There seems to be a significant variation in the memory of August 15, 1945, between the nation and individuals despite the fact that this memory is historicization of shared experiences, i.e., collective memory. This can be seen by examining the memories at the national level. South Korea remembers August 15 in terms of defeat, liberation, and restoration, whereas North Korea remembers this event in connection with victory and liberation, Japan with end of war or defeat, China with victory and liberation, and Taiwan with end of war and restoration. South Korea and North Korea at first remembered this day as “Liberation Day,” but the name of this day changed after independent governments were established in each nation. South Korea changed the name of this day to “Independence Day,” whereas North Korea called it “Memorial Day for National Liberation.” This division in names represents a giant barrier as great as the division of the system, and the rift in the two different celebrations of the same memory became wider, aggravated by the asymmetric development of economics and exclusiveness between the two nations. Especially in the case of South Korea, August 15 has been remembered as a mixture of the day of liberation and restoration, but it became firmly established as Independence Day in the 1970s, which continued to the present. On the other hand, the term liberation has been strictly excluded as being a derogatory leftist word. Transformation in the memory of the process of liberation or restoration is apparent now that socialism has fallen, the Cold War system has been dismantled in recent years, and confrontation between the North and South Koreas have been mitigated. This will soon lead to a transformation in the memory of August 15.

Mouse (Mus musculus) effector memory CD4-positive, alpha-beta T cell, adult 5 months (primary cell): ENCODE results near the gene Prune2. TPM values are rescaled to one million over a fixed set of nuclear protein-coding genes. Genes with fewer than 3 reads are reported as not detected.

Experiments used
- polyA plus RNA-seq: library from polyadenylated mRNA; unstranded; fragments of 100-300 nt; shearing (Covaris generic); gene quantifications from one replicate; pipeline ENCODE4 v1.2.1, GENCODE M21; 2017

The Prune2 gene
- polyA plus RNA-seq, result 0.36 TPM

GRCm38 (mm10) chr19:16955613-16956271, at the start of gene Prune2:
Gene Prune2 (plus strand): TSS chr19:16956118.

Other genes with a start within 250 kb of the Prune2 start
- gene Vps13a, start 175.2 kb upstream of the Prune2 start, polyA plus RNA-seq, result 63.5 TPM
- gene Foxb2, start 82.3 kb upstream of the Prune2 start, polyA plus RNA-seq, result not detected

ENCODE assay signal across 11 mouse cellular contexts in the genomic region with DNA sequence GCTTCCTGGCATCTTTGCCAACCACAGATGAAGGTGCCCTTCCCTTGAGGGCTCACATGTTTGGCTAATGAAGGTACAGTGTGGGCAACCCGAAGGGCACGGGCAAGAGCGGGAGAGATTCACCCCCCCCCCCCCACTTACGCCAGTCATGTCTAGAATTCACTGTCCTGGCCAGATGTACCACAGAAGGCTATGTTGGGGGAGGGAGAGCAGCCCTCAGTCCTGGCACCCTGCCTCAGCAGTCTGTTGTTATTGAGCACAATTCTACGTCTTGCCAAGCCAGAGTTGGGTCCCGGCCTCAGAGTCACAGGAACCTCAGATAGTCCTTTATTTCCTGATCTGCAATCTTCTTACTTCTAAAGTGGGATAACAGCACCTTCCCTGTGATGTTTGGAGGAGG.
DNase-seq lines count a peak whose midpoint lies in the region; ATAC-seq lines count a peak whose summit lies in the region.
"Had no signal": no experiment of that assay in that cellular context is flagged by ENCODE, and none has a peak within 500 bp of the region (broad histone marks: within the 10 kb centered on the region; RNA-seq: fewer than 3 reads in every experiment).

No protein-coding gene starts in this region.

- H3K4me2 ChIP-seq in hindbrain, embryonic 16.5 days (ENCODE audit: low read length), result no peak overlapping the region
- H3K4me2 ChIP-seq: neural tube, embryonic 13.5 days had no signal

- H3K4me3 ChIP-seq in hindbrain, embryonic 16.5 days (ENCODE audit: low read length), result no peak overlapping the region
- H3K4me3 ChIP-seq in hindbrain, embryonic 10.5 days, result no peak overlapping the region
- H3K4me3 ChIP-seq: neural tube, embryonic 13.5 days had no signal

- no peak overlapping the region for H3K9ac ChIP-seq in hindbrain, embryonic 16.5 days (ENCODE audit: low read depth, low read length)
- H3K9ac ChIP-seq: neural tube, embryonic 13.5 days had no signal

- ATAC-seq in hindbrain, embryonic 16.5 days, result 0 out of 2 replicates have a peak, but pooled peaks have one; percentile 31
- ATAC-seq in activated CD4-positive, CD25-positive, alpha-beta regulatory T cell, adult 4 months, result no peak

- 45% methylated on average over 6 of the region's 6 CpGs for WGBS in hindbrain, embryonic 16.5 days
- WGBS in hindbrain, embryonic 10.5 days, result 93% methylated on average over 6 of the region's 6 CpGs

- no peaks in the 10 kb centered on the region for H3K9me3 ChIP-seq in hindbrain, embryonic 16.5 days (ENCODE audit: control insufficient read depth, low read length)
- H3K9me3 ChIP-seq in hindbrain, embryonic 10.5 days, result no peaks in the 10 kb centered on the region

In Korean comic books, there has been “remorse” for the fact that Korea had acquired its liberation dependently on August 15 in 1945. In other words, the remorse for the historical dependency in modern Korean history leaves trauma. This trauma tends to be resolved by three ways as follows. First, Korean residents in Japan are created as male heroes who are strongly opposed to Japan. Through this hero fighting against Japanese, Korean people satisfy their resentment against Japan in their inner hearts, not in reality. Second, the future relationship between Korea and Japan is described catastrophically. In this “fictional” future, Korea always inflicts revenge or punishment on Japan. Third, Korean national power overcomes that of Japanese through the growth of capitalism. Japan is represented as an opposite axis, which realizes the normative value of Korean nationalism. In this way, Japan becomes “the other.” These understandings of Japan in Korean comic books show how contemporary Korean society processes, remembers, and transmits the memories of the past on condition that the state monopolizes/controls interchanges between the two countries. Therefore, Japan in Korean comic books functions as a mirror through which the goal of contemporary Korean society is revealed. Viewed in this light, the point of view about Japan in these comic books has been shaped through the process of fitting historical experiences into the national development or social context and reprocessing them with Korean personal memories and experiences.